[19] RESOLUTION - dated 19th March 1888, No. 277. In supersession of the existing Standing Order, the following is issued as Standing Order No. 10 :-

1. The State lays no claim to minerals - G.O. 26th May, 1882, No. 511 (Notification, paragraph 1). (a) In estates held on sanads of permanent settlement G.O. 28th October 1882 No.1181

(b) In enfranchised inam lands G.O. 28th April 1881 No.861

(c) In religious service tenements confirmed under the inam rules on perpetual service tenure.

(d) In lands held on title - deeds, issued under the waste land rules, prior to 7th October, 1870, in which no reservation of the right of the State to minerals is made. 2. The right of the State in minerals is limited in the following cases to a share in the produce of the minerals worked, commuted into a money payment, if thought necessary, by Government, in like manner with and in addition to the land assessment :- G.O. 8th October 1883 No.1248.(a) In lands occupied for agricultural purposes under ryotwari pattas G.O. 23rd January 1881 No.121(b) In janmomlands in Malabar G.O. 16th December 1881 No.1384 Persons intending to work minerals in those lands should give notice of their intention to the Collector of the district, specifying the lands in which they intend to carry on mining operation and should pay in two half-yearly installments a special assessment for minerals in addition to the land assessment at the following rates:- Per acre (Rs.)

1. For mining for gold 5

2. For mining for metals other than gold 2

3. For mining for diamonds and other precious stones 15

4. For mining for coal, lime-stone or quarrying for building stone . (Such rates as may be fixed by the Board from time to time The rates will be doubled if mining operations are carried on without giving notice to the Board's proceedings dated 10th July 1882 No.1751Collector. The special assessment will be entered in the patta granted for the land and collected under the provisions of Act II of 1834 Madras. No charge will be made for merely prospecting for minerals in patta lands if mines are not regularly worked. No remission will be granted in respect of any land rendered unfit for surface cultivation by the carrying on of mining operations. This rule does not of course a feet in any way the right which all holders of lands on patta possess of digging wells in their lands and of disposing of the gravel and stones which may be thrown up in the course of such excavation.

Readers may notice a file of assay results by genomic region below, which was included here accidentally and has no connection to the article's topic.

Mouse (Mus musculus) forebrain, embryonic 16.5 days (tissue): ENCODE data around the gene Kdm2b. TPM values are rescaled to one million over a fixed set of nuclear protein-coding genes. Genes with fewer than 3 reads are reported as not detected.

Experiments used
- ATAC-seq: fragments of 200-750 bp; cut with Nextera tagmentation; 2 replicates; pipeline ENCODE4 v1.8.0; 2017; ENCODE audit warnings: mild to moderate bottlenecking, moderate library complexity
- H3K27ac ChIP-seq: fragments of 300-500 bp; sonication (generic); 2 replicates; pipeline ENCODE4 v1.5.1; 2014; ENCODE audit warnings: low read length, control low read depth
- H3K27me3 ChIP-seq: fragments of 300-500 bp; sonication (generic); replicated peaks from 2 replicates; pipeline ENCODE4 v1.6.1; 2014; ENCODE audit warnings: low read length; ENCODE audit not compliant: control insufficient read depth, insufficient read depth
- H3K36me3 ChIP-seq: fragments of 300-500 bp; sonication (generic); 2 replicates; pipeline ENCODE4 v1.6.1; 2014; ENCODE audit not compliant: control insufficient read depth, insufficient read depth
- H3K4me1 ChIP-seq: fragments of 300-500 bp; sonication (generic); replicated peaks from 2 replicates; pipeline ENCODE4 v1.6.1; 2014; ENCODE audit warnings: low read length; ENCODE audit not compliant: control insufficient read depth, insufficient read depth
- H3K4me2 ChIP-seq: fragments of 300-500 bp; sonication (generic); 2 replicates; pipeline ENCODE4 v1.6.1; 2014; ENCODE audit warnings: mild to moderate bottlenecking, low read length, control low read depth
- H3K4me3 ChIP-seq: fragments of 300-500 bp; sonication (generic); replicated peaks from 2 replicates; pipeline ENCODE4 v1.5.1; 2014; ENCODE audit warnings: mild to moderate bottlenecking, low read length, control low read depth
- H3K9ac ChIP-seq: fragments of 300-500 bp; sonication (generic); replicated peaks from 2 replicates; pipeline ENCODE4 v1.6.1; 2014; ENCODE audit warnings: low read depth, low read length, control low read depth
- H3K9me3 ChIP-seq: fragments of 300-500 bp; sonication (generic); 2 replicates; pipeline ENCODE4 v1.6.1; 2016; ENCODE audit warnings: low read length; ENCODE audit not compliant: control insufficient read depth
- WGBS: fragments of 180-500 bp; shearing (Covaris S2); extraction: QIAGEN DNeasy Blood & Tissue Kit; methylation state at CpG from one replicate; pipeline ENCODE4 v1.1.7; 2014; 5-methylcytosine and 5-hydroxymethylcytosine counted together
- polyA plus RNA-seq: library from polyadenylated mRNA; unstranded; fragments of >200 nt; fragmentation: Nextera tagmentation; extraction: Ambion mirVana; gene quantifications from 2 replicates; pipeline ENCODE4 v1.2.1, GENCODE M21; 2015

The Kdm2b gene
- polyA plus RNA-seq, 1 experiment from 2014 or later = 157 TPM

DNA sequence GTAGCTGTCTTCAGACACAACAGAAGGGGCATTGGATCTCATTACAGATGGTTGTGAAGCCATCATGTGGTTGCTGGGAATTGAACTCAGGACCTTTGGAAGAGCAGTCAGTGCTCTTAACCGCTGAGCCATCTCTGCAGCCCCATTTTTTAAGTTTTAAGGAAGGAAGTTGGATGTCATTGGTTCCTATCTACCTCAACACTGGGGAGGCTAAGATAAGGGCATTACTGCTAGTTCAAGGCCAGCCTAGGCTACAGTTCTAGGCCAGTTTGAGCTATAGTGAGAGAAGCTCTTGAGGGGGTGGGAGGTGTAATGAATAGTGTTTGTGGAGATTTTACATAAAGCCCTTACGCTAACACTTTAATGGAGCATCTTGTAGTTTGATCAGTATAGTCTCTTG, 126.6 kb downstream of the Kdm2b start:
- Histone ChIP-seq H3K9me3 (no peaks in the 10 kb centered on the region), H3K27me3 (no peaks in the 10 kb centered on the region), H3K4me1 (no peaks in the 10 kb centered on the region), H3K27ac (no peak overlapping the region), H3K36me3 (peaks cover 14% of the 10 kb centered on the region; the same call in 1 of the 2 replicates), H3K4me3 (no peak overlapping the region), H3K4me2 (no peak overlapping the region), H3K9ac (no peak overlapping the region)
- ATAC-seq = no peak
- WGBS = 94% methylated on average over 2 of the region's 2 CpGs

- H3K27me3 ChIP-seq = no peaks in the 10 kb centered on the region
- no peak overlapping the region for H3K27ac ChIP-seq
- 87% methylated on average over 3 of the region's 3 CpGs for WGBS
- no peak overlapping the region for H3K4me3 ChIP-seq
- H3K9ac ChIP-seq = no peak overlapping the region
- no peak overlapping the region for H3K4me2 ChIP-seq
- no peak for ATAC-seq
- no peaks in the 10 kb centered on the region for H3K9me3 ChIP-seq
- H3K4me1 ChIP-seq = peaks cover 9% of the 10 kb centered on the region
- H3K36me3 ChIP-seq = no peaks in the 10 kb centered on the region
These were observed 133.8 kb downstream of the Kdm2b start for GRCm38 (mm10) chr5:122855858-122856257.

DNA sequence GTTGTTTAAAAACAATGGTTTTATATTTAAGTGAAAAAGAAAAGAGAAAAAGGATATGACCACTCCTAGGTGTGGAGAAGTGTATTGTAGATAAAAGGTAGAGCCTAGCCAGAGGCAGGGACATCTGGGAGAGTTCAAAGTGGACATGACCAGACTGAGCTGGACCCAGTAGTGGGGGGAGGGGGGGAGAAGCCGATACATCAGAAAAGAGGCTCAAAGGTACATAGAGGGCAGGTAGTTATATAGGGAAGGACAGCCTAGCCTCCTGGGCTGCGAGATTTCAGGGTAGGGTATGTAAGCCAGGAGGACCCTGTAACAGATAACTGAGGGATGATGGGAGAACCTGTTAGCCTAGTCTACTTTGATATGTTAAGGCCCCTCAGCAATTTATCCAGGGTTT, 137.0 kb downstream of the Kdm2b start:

[20] 294 - As from the commencement of this Constitution -

(a) all property and assets which immediately before such commencement were vested in His Majesty for the purposes of the Government of the Dominion of India and all property and assets which immediately before such commencement were vested in His Majesty for the purposes of the Government of each Governor's Province shall vest respectively in the Union and the corresponding State, and (b) all rights, liabilities and obligations of the Government of the Dominion of India and of the Government of each Governor's Province whether arising out of any contract or otherwise, shall be the rights, liabilities and obligations respectively of the Government of India and the Government of each corresponding State, Subject to any adjustment made or to be made by reasons of the creation before the commencement of this Constitution of the Dominion of Pakistan or of the Provinces of West Bengal, East Bengal, West Punjab and East Punjab.

[21] Section 297 was amended by the Constitution (Fortieth Amendment)Act, 1976.[22] [23] 297 - Things of value within territorial waters or continental shelf and resources of the exclusive economic zone to vest in the Union

(1) All lands, minerals and other things of value underlying the ocean within the territorial waters, or the continental shelf, or the exclusive economic zone, of India shall vest in the Union and be held for the purposes of the Union.

(2) All other resources of the exclusive economic zone of India shall also vest in the Union and be held for the purposes of the Union.

(3) The limits of the territorial waters, the continental shelf, the exclusive economic zone, and other maritime zones, of India shall be such as may be specified, from time to time, by or under any law made by Parliament.

[24] So, as a ryotwari pattadar, he has every right to the use of the surface of the soil, but his proprietary right, if any, in our view, does not extend to the minerals of the soil. It was a well established proposition that all minerals underground belonged to the Crown, and now to the State, except in so far as the State has parted with the same wholly or partly in favour of an individual or body.

[25] "Not a single case has been cited before us in which it was held that a ryotwari pattadar is the owner of sub-soil rights".